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Having fun with classic youth-targeted tunes

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For many youngsters of the 1960s and ’70s, the late Bruce Haack’s music was a gift of sorts. Apparently, plenty of musicians who grew up singing along to it are all too eager to return the favor to a new generation of listeners.

On Dimension Mix: The Music of Bruce Haack and Esther Nelson (Eenie Meenie Records), a compilation to benefit autism charities, the songs of the renowned children’s songwriter and electronic music innovator (and close collaborator Nelson) are lovingly re-created by an extensive lineup of artists. Roughly half of the 18-track disc pays homage to Haack’s techno side, such as Stereolab’s rendition of “Mudra,” a mish-mash of trippy beats and effects that suggests the composer had a wide influence on the group. (And only a well-versed techno geek would know it’s a cover song to begin with.)

The real payoff is in the sing-songy selections that may have been intended to get 6-year-olds’ feet tapping, but are belted out by adults who seem to be relishing the chance to relive a bit of their youth.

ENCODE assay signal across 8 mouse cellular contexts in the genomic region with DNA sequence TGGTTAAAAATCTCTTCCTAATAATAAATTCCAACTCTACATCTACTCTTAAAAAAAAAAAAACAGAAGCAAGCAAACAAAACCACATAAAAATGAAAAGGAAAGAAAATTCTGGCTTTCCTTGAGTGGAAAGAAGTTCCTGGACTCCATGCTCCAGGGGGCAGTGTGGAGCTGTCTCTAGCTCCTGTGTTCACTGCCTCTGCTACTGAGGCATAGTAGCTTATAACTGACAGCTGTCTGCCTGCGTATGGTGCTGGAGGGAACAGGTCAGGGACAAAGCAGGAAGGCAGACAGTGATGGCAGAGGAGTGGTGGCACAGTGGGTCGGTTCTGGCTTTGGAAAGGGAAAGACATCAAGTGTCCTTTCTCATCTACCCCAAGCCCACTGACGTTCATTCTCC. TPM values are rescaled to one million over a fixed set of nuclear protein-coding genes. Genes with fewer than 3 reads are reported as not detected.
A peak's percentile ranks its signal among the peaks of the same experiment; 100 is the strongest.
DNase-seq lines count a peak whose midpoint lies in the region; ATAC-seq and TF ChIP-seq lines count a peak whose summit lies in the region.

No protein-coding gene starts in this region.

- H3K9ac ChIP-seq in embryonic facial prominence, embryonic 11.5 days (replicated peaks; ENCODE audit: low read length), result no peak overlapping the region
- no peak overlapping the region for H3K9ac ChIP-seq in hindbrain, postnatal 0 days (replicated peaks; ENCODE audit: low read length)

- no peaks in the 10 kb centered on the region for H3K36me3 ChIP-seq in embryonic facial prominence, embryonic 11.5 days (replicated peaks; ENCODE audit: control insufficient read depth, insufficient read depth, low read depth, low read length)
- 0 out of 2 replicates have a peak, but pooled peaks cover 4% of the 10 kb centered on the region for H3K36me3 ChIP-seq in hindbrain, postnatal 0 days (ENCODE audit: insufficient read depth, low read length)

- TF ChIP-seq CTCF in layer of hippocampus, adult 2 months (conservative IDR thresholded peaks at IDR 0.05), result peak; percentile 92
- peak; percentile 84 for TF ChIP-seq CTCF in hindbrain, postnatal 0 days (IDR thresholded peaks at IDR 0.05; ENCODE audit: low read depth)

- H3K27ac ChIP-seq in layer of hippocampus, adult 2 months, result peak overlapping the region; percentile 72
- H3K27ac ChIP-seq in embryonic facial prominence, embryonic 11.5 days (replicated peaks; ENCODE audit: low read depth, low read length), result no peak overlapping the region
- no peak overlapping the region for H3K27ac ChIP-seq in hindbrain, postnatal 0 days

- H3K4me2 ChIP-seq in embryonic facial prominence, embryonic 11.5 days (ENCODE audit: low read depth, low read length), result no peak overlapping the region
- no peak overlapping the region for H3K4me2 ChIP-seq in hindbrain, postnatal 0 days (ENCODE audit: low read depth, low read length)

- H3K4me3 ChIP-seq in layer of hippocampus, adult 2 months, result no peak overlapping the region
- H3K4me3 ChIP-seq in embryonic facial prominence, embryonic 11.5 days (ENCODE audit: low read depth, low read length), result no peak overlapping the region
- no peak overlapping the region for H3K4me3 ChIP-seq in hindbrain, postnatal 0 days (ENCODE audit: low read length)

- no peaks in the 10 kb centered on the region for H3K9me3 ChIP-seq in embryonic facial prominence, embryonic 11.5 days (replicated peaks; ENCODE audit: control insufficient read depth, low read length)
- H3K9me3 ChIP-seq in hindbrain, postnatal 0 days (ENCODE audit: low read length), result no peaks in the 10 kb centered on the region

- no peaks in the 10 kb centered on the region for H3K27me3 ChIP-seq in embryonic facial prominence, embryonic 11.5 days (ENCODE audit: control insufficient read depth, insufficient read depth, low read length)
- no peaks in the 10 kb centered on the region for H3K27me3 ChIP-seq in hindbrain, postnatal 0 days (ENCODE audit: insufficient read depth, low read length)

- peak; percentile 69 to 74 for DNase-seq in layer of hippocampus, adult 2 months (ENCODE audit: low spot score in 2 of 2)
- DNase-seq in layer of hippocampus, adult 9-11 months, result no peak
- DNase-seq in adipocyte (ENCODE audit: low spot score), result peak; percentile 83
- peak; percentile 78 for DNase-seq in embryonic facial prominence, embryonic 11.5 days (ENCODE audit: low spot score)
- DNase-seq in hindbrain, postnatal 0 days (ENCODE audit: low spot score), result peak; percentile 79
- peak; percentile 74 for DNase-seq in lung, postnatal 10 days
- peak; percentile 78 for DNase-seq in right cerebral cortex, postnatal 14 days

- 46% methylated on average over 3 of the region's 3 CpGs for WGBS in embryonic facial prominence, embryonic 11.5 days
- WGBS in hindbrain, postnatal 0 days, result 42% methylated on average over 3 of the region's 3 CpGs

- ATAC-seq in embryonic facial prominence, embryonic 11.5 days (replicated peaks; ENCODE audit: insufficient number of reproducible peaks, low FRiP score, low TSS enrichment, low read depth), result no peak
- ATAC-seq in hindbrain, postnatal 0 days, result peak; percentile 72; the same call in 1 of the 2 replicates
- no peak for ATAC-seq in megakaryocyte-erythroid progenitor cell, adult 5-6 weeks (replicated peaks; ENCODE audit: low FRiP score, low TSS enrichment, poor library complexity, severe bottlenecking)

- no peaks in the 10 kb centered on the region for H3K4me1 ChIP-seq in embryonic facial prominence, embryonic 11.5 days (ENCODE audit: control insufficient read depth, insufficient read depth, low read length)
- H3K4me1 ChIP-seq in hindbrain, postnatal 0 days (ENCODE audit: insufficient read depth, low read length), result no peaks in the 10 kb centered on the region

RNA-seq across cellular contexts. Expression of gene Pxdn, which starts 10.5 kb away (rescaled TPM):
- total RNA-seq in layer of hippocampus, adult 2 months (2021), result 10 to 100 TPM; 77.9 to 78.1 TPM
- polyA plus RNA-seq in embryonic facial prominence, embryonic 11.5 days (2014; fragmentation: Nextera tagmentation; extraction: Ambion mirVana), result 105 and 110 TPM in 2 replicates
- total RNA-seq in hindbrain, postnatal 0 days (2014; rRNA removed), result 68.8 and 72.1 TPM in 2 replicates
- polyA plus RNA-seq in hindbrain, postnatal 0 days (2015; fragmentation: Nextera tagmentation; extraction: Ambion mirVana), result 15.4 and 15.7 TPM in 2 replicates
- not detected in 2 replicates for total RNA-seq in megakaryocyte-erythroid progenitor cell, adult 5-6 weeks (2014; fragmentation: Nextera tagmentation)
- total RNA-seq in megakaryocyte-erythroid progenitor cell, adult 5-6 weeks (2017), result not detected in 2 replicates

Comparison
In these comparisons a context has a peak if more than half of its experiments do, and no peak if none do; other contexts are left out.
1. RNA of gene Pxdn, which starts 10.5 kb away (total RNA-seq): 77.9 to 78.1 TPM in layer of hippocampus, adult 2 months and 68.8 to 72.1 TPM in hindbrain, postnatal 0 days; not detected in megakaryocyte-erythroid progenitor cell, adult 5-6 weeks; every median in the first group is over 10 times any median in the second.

Beck kicks off the disc with “Funky Lil’ Song,” which wouldn’t sound out of place on one of his own albums. Surprisingly, the track features one of the album’s simpler arrangements, but the ever-experimental Beck makes up for it by shifting into a exaggerated falsetto and, at one point, even seemingly mimicking Kermit the Frog on the nonsensical refrain, “Ding dong, funky little song/Everything’s up, nothing’s down.”

Apples in Stereo pour their indie-pop hearts into “Liza Jane,” rhyming “We are big and we are small” and “all in all we’re 10 feet tall” with boundless enthusiasm. Likewise, full-throated Eels front man E gives his all on his band’s take on “Jelly Dancers,” making it easy to picture him holding court a children’s birthday party, barking out for kids to “Shake yourself from the tip of your toes, all the way up to the tip of your nose!”

The band Oranger, with one of the more rocking contributions, provides a more Sesame Street-type of entertainment with the track “Catfish.” It serves as a catchy primer on the fish itself, with sing-along facts like: “Water runs out and the water runs in/He knows the fish by the smell of its fin.”

Educational value aside, it’s an album for a worthy cause that is chock full of indie rockers and synthesizer maestros lightening up and engaging in some big ol’ goofy kid stuff. Does a record containing a song called “Army Ants in Your Pants” really need further explanation?

— By George Henn